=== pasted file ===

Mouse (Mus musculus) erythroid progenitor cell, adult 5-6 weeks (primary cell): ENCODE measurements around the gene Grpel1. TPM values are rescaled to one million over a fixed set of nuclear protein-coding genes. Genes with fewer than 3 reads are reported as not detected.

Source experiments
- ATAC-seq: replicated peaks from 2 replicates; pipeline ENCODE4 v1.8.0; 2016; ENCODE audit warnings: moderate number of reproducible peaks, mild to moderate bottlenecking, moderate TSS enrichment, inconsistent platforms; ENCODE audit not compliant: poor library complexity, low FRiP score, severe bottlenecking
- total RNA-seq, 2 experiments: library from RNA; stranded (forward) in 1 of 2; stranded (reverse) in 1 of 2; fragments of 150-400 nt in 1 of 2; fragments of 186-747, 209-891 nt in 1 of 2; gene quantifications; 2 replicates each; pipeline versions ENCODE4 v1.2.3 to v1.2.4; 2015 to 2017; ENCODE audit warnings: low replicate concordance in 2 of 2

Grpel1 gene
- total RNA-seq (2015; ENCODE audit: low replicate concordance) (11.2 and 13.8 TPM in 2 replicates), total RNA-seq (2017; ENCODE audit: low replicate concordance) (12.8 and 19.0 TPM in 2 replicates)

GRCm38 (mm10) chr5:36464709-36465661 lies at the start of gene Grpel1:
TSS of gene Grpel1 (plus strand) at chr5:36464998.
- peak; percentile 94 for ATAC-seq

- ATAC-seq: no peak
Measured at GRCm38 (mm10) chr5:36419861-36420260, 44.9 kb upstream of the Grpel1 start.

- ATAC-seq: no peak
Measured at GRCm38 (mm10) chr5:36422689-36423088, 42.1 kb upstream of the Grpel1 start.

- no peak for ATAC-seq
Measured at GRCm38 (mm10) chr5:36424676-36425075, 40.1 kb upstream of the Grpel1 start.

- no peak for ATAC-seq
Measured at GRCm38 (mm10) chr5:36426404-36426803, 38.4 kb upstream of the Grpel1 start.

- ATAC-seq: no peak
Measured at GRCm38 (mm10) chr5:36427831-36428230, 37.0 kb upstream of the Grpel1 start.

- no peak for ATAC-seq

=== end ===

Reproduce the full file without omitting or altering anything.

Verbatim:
Mouse (Mus musculus) erythroid progenitor cell, adult 5-6 weeks (primary cell): ENCODE measurements around the gene Grpel1. TPM values are rescaled to one million over a fixed set of nuclear protein-coding genes. Genes with fewer than 3 reads are reported as not detected.

Source experiments
- ATAC-seq: replicated peaks from 2 replicates; pipeline ENCODE4 v1.8.0; 2016; ENCODE audit warnings: moderate number of reproducible peaks, mild to moderate bottlenecking, moderate TSS enrichment, inconsistent platforms; ENCODE audit not compliant: poor library complexity, low FRiP score, severe bottlenecking
- total RNA-seq, 2 experiments: library from RNA; stranded (forward) in 1 of 2; stranded (reverse) in 1 of 2; fragments of 150-400 nt in 1 of 2; fragments of 186-747, 209-891 nt in 1 of 2; gene quantifications; 2 replicates each; pipeline versions ENCODE4 v1.2.3 to v1.2.4; 2015 to 2017; ENCODE audit warnings: low replicate concordance in 2 of 2

Grpel1 gene
- total RNA-seq (2015; ENCODE audit: low replicate concordance) (11.2 and 13.8 TPM in 2 replicates), total RNA-seq (2017; ENCODE audit: low replicate concordance) (12.8 and 19.0 TPM in 2 replicates)

GRCm38 (mm10) chr5:36464709-36465661 lies at the start of gene Grpel1:
TSS of gene Grpel1 (plus strand) at chr5:36464998.
- peak; percentile 94 for ATAC-seq

- ATAC-seq: no peak
Measured at GRCm38 (mm10) chr5:36419861-36420260, 44.9 kb upstream of the Grpel1 start.

- ATAC-seq: no peak
Measured at GRCm38 (mm10) chr5:36422689-36423088, 42.1 kb upstream of the Grpel1 start.

- no peak for ATAC-seq
Measured at GRCm38 (mm10) chr5:36424676-36425075, 40.1 kb upstream of the Grpel1 start.

- no peak for ATAC-seq
Measured at GRCm38 (mm10) chr5:36426404-36426803, 38.4 kb upstream of the Grpel1 start.

- ATAC-seq: no peak
Measured at GRCm38 (mm10) chr5:36427831-36428230, 37.0 kb upstream of the Grpel1 start.

- no peak for ATAC-seq